In September 2014, the court had set up a three-member committee, headed by former judge Daga, to recommend recovery of the amount due from defalulters of the now-defunct NSEL. The exchange, a subsidiary of Financial Technologies (India) Ltd, or FTIL, had seen a default of Rs 5,600 crore in July 2013.
In January, the committee had asked NSEL to seek information from trading members and their clients with legitimate and genuine claims. Following this, NSEL had sought information on the money invested, as well as on other issues. However, three associations of trading clients said NSEL couldn’t seek such details from them.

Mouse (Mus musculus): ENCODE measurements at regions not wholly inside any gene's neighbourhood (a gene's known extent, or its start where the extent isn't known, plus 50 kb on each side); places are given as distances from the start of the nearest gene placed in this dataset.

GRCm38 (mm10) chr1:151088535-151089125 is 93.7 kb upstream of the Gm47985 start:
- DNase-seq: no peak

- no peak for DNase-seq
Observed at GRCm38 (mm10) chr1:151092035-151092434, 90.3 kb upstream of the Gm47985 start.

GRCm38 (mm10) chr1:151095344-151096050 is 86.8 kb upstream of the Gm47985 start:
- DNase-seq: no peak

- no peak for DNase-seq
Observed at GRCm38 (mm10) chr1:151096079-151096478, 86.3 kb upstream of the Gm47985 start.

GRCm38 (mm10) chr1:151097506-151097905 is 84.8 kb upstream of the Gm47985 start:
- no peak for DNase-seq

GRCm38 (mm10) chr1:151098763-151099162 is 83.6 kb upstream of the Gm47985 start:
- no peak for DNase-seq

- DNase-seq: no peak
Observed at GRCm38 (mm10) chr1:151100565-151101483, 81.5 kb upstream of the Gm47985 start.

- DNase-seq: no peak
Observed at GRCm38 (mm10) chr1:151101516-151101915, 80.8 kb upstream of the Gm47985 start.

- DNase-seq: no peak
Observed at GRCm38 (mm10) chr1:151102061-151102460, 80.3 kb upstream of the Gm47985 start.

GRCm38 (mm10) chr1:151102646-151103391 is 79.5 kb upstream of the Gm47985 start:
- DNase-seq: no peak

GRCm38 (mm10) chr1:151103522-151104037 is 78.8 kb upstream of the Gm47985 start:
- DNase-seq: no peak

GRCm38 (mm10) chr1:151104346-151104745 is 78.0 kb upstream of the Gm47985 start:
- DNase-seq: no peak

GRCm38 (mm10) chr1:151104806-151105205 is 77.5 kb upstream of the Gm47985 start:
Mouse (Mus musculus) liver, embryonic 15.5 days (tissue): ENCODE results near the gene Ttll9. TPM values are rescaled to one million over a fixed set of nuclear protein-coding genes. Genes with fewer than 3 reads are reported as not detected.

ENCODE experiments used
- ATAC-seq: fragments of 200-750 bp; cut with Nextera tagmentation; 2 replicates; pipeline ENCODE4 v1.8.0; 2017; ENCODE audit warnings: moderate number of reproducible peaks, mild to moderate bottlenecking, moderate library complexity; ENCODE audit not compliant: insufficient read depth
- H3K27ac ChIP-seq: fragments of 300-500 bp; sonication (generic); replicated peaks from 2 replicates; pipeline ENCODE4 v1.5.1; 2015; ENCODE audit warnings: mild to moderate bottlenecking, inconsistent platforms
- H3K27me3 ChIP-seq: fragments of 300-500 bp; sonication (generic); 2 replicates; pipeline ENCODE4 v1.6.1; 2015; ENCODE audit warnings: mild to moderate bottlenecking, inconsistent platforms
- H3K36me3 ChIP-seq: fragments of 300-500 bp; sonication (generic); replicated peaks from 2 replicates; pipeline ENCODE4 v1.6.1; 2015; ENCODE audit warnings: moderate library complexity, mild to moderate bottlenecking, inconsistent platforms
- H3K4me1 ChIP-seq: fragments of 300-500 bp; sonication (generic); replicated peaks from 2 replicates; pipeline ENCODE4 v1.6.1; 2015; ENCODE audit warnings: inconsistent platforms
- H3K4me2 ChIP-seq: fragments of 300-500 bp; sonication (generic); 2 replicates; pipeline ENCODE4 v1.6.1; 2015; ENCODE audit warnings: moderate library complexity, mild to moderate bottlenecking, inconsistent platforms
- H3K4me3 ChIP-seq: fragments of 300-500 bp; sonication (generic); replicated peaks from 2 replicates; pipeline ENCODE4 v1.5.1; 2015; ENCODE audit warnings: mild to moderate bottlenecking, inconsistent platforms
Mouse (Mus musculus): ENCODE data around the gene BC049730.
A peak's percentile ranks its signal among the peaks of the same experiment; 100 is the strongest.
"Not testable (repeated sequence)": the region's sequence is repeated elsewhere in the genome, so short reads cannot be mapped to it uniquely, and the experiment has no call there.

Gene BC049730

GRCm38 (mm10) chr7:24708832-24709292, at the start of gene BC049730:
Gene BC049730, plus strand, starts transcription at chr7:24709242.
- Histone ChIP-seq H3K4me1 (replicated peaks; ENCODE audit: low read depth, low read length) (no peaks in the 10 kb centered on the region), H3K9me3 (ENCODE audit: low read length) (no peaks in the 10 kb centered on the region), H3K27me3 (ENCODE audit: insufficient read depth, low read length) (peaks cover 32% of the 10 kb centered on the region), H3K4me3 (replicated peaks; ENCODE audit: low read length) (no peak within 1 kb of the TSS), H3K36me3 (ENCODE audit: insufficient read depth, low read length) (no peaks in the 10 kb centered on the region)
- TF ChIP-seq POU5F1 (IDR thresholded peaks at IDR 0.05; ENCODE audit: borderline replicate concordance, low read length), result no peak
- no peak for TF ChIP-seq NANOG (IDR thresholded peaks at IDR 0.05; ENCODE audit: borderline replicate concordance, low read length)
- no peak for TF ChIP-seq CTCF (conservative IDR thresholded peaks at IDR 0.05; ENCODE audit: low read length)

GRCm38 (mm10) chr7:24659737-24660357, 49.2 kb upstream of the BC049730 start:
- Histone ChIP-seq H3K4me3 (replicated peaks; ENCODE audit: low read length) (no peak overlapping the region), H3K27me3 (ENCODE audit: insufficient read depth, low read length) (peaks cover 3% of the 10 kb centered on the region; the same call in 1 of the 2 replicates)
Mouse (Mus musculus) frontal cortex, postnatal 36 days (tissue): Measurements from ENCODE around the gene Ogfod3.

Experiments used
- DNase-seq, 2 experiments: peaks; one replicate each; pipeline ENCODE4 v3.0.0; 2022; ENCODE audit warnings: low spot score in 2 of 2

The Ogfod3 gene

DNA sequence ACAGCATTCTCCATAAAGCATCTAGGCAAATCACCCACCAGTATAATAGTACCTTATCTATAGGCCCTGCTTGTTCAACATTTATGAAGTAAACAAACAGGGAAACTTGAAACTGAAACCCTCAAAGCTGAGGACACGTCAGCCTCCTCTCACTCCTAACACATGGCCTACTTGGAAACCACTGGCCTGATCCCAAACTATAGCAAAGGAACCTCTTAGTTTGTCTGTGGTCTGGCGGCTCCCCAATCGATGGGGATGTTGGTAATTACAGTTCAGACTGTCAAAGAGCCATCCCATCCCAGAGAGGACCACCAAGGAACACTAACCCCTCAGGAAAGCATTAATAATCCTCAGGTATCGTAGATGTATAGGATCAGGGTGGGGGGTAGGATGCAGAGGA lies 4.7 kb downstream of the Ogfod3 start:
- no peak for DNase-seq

While some investors have responded to the NSEL request to provide information, members and investor forums haven’t provided the information yet.
There is apprehension NSEL investors, now called trading clients, had borrowed money to invest in NSEL products. Their authenticity, too, has been questioned. Following Wednesday’s order, brokers and clients have no other option but to provide relevant information. The ruling is also significant because FTIL has proposed a settlement plan to repay investors; the plan includes payments by brokers, too.
Settlement plan is proposed to ensure quick payment to the investors while recovery process to recover money from defaulters is going on.